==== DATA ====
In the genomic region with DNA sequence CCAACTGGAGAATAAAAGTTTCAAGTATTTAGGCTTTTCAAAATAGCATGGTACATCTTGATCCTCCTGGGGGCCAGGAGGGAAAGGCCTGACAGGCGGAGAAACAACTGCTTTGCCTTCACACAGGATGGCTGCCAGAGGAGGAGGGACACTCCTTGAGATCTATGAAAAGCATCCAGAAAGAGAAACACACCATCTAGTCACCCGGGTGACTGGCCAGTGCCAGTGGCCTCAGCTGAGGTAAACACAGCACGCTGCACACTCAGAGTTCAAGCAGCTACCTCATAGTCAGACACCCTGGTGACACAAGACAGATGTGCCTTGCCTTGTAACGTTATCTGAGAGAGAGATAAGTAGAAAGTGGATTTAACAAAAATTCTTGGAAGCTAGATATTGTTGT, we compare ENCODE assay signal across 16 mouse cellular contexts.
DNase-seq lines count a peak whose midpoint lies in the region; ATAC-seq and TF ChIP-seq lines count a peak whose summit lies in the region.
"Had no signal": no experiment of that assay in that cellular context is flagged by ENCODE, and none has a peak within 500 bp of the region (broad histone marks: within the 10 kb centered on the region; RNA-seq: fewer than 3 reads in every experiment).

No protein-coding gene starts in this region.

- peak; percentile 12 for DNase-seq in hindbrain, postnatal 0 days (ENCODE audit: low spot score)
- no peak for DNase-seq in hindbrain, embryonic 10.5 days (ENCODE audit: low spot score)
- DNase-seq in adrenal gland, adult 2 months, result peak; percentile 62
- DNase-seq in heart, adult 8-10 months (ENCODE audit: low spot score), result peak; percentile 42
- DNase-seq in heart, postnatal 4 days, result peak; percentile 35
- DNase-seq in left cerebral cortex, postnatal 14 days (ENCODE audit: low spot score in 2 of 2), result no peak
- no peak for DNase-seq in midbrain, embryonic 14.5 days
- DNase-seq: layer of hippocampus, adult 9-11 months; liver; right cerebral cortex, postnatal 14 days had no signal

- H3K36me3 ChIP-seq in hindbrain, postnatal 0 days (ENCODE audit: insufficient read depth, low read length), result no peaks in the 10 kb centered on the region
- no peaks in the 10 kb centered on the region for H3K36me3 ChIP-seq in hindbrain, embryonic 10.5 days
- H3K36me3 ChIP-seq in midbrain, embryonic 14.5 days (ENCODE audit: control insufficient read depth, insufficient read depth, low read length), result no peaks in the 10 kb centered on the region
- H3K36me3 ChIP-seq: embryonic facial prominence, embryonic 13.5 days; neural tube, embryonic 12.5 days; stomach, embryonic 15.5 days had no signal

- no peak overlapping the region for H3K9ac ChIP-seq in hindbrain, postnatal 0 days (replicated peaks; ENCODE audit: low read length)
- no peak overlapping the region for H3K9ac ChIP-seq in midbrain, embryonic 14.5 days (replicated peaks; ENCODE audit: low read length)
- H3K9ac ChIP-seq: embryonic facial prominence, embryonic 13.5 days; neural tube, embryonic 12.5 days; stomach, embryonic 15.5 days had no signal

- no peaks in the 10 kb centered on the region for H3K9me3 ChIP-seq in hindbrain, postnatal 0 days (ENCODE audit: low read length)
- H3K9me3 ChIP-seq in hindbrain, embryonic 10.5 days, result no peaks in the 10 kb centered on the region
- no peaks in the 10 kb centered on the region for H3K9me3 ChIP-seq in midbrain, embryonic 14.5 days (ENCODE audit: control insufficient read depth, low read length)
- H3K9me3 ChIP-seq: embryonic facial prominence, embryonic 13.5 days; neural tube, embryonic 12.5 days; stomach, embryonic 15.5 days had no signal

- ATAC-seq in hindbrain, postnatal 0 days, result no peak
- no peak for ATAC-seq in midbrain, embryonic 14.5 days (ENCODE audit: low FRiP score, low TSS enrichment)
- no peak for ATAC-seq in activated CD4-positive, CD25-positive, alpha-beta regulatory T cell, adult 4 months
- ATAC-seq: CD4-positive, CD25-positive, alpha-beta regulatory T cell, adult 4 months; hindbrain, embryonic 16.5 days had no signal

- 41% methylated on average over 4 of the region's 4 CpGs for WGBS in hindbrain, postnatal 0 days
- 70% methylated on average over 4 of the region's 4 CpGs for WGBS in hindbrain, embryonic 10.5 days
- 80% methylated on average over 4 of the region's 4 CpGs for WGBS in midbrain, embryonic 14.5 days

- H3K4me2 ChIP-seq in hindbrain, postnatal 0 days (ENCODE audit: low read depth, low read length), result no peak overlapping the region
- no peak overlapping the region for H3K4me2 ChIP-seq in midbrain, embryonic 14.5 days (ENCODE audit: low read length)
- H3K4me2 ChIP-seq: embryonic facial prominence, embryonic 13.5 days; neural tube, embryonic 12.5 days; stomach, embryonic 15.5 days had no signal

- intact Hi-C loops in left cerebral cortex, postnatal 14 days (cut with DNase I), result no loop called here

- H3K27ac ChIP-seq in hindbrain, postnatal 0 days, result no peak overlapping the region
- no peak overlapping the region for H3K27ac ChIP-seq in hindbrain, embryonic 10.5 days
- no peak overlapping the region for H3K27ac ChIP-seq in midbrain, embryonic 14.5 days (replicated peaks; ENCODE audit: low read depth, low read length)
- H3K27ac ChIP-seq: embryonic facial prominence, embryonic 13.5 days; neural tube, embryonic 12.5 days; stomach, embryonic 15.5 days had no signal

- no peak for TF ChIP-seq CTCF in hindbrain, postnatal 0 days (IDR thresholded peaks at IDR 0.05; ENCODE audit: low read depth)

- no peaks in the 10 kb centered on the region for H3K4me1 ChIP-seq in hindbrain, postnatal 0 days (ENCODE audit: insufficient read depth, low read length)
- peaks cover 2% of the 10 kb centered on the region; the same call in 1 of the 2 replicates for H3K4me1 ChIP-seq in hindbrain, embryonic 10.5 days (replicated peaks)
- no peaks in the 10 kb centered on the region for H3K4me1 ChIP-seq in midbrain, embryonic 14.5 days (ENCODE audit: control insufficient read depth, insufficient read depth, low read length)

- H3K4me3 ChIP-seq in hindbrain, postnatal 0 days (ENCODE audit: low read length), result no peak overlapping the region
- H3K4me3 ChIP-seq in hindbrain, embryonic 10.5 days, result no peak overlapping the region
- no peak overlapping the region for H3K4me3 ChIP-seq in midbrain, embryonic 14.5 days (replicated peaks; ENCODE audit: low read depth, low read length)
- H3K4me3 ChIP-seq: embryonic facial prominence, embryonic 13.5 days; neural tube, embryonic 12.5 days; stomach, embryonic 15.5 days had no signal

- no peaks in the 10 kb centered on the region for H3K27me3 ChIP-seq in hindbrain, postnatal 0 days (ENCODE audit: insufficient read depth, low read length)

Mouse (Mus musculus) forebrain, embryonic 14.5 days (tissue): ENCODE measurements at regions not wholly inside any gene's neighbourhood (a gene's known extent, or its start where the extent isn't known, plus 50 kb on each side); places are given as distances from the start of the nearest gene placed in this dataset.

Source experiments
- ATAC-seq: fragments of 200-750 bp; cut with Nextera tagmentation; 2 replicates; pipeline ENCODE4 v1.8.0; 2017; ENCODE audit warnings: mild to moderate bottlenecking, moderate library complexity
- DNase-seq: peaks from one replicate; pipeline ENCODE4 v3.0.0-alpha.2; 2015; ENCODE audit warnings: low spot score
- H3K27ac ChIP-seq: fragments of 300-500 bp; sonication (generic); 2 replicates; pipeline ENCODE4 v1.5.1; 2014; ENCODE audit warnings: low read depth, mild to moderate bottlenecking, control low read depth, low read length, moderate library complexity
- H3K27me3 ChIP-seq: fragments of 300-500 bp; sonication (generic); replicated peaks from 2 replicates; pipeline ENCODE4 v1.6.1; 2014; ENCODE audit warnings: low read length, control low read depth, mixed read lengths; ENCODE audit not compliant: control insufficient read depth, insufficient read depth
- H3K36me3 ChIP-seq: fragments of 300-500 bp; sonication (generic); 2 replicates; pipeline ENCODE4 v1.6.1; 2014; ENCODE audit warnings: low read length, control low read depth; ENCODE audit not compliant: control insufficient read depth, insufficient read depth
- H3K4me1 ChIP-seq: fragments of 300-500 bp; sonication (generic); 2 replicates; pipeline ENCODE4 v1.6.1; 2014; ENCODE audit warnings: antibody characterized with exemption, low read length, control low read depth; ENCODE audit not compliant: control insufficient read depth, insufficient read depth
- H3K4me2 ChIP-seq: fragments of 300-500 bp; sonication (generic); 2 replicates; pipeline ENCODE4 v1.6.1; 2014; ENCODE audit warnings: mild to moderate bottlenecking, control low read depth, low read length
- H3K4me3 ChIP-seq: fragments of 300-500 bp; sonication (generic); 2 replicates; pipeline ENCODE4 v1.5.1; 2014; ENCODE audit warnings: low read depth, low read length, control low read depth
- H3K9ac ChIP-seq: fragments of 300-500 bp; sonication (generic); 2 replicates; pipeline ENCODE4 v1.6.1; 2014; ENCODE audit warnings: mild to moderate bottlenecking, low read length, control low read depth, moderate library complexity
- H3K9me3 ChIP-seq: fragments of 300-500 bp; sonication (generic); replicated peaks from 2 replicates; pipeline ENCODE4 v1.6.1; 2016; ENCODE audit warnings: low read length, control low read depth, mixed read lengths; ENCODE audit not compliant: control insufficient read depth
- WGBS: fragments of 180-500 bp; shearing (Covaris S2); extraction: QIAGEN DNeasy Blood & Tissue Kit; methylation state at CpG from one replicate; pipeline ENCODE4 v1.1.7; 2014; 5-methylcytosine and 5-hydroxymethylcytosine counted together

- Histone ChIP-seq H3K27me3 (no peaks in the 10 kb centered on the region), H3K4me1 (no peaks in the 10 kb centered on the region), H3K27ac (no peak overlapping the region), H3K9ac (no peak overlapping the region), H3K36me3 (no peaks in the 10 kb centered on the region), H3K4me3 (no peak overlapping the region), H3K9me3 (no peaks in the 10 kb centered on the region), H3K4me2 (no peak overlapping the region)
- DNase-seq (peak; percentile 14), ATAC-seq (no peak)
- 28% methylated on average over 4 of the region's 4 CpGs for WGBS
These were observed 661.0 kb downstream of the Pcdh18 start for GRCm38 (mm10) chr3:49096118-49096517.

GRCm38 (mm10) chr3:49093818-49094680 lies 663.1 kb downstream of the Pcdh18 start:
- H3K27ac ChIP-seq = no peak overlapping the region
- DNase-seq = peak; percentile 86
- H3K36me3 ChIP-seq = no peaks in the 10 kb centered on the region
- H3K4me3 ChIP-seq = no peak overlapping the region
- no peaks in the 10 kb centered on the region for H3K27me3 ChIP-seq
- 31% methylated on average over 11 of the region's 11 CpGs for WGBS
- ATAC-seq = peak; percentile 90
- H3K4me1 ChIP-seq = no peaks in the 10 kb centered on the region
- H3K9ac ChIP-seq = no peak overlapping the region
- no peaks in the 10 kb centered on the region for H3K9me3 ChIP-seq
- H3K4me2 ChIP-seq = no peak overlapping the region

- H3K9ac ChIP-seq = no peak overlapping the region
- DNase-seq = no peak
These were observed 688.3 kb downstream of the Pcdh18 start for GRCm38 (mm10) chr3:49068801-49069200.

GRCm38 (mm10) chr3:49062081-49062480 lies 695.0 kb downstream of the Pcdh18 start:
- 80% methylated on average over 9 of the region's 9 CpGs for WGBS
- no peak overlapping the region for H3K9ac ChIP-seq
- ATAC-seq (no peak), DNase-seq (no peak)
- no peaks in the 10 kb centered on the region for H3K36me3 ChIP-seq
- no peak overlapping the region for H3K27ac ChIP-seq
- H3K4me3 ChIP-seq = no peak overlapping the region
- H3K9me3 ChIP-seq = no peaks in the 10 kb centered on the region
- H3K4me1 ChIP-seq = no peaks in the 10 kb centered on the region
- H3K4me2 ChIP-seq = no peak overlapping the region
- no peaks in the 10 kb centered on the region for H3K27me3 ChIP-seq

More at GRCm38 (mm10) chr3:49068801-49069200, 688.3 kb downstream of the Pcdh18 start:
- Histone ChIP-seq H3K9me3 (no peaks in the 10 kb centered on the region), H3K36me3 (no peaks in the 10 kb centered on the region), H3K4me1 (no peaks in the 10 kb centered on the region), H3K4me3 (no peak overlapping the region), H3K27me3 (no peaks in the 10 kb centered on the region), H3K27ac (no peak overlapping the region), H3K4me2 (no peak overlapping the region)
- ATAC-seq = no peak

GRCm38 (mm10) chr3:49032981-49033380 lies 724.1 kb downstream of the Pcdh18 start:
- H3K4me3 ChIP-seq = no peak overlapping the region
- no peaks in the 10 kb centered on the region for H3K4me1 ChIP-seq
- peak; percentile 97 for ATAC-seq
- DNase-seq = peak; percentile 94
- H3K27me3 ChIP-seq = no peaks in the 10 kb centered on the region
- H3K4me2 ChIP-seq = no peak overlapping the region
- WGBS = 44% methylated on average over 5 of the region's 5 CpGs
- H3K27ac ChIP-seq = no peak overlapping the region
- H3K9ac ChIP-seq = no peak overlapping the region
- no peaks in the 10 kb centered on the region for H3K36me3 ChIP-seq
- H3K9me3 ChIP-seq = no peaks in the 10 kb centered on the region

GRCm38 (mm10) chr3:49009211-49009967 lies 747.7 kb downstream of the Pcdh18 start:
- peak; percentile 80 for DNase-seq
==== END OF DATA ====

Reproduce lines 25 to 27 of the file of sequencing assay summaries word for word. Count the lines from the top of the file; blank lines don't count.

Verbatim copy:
- no peak for ATAC-seq in midbrain, embryonic 14.5 days (ENCODE audit: low FRiP score, low TSS enrichment)
- no peak for ATAC-seq in activated CD4-positive, CD25-positive, alpha-beta regulatory T cell, adult 4 months
- ATAC-seq: CD4-positive, CD25-positive, alpha-beta regulatory T cell, adult 4 months; hindbrain, embryonic 16.5 days had no signal